There’s a double entendre for Hold ‘em heads up: it’s the all-in game. When played correctly, heads up play can be very profitable. However, it’s a fact that most people lose money heads up. sloppy play, bad beats, and bad decisions are there to result from a general lack of direction.
Don’t be aware of how easy it is to make these mistakes. Yes, it’s easy to get completely committed in a heads up, but with a few simple changes, you can save yourself a lot of money. Let’s look at some tips and a strategy below in case you just want to get it over with.
Never call just with a bad hand. This is the worst thing you can do. What’s worse is that you get a free card that you should not have been playing.
Establish your hand range. If you’re playing well, you want to force players into calling you with hands like Ace King, Ace Queen, pocket pairs, and suited connectors. If you’re losing, you want to limit your opponents’ range of cards to Ace Queen, Ace Jack suited, King Queen suited, Jack Jack suited, and Tens or less.
Many Hold ‘em heads up players think pocket pairs are invincible. Well, of course they’re not. You can take a free card when you hit the set, and you can play these cards in many different ways. Definitely don’t play them every time, and definitely not all of the time.
Let’s say you’re holding 6-7 and the flop comes 8-9-3 with two clubs. If everyone checks, what are your odds of hitting the flush on the turn? There are only two cards, eight clubs, and four flush cards left. roughly about 11:1. Draw four cards, and you’re odds are about 18:1. This is good enough to call and see the turn if you want to keep gambling.
However, if someone has raised, you should probably fold. Why? Because the odds of hitting two pair, even with the best hand, are usually low. You’re playing for the straight and your odds of hitting it are about 18%. You’re better off getting out now.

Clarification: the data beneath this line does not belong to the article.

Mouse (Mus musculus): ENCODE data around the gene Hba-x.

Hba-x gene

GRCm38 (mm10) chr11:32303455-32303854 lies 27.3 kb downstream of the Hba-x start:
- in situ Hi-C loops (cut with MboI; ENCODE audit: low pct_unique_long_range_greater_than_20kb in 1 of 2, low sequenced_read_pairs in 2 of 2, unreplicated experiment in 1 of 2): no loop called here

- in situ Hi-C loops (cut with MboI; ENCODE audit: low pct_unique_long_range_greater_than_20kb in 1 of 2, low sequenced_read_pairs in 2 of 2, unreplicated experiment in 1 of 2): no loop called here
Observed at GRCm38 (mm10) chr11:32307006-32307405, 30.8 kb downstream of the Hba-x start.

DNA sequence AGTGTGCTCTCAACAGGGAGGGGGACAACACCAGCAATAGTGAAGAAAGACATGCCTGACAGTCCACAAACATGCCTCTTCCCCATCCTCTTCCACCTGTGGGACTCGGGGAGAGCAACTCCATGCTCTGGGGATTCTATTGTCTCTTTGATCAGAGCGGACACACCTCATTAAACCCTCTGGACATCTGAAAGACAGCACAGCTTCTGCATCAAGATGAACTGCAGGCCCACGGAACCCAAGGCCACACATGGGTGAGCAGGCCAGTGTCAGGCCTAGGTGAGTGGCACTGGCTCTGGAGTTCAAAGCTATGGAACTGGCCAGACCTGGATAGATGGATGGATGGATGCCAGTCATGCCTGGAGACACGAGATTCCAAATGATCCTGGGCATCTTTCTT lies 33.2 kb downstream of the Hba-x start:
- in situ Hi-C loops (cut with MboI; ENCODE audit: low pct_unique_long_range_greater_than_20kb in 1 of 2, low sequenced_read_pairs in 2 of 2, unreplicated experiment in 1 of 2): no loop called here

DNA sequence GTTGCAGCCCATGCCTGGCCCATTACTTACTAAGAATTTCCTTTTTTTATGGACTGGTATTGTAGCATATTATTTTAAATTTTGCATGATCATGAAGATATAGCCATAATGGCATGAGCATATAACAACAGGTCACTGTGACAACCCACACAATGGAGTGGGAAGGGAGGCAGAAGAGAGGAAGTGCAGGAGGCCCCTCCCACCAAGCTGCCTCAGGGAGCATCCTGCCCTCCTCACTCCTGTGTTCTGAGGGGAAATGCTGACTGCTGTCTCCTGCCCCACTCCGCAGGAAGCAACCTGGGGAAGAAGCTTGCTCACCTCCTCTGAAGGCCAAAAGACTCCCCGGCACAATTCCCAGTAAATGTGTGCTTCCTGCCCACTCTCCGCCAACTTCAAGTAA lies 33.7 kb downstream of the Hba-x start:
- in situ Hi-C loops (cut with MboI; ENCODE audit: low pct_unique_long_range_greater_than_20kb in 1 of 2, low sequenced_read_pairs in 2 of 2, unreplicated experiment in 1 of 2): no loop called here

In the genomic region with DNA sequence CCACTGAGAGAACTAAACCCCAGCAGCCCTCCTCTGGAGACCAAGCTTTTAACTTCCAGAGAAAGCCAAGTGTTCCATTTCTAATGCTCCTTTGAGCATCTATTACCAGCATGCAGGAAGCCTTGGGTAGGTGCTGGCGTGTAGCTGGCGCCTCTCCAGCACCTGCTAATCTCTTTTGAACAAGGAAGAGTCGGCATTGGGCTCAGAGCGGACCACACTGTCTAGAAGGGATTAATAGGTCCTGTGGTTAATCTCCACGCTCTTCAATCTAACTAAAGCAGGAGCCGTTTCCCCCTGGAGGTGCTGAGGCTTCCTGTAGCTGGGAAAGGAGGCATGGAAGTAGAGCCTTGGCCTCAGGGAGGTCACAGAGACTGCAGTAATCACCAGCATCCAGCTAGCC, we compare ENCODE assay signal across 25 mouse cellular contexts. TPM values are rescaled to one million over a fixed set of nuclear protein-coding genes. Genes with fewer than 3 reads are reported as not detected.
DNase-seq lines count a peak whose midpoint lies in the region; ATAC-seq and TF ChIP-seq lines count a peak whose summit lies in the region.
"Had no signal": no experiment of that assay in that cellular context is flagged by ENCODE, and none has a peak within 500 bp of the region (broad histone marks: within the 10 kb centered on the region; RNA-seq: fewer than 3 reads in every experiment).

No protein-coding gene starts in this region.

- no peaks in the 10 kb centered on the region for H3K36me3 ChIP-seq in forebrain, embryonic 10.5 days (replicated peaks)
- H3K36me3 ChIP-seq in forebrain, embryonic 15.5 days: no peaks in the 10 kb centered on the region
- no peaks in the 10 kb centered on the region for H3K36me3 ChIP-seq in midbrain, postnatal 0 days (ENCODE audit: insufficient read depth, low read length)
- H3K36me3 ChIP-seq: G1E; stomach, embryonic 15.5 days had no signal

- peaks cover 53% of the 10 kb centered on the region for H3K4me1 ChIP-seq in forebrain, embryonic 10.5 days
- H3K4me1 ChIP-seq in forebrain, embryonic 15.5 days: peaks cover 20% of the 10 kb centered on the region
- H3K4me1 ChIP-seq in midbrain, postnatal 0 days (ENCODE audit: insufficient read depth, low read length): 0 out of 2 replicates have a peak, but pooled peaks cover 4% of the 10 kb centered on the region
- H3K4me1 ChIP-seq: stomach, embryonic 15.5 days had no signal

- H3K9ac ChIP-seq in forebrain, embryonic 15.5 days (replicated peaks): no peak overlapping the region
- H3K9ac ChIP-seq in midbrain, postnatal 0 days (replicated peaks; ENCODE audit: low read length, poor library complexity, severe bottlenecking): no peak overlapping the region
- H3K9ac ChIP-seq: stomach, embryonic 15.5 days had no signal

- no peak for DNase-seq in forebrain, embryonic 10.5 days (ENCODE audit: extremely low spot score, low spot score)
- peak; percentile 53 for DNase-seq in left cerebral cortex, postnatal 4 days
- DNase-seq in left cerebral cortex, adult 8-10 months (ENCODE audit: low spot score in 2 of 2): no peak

If you raised, and someone re-raised, you should probably throw your hand away since you can’t afford it if you miss the straight. 18% odds are good odds. You can’t afford to lose an all-in wager against someone who made a single chip raise.
Another benefit of early exit signs is that it lets you observe your opponents. If you’re planning to bluff on the flop or turn, you can get a read on your opponents. If they have the skills, they probably aren’t going to call you. If they do call, the chances are they don’t have the goods. This lets you make a prudent decision based on your observations.
There’s also the risk of giving free cards. Sometimes you can get very unlucky and your Reds, or Kings, or Queens, won’t make the straight. If you’re making a smallish bet on the flop, and a stronger hand like a high card flops, you give away a free card. However, if you’re playing against very good players, and no free cards were given to them, you still have a good hand.
The thing about these smallish bets is that they’re still money. If you make a lot of bets, you’reoading up quite a bit to test the water with. Sometimes, you can get quite a bit of money out of your opponents, and you don’t want to blow it playing a risky game.Smallish bets aren’t dangerous to large bets, so if you can sense that your opponents are making a lot of smallish bets, you can take advantage of it. They may be fishing for one of the two types of hands – big cards or bottom pairs – and when they hit the flush they’ll most likely win.
However, there’s a new batch of danger out there. Online, poker players are battling a new enemy. It’s not the dreaded computer opponent; it’s the dreaded EV alongside an EV enabler.
One of these figures popped up on poker forums over the last couple of years, and blogs and articles have tried to tie them into EV theory. The term evaporates once you understand that it stands for Exploitable Vickering, which is when a player evades the bidding process by Knowing situations. Some afapoker forums imply that knowledge of the EV concept is core to becoming a solid poker player, although it seems a bit bold to rely on such a theory in a game that relies on guesswork and reading of faces.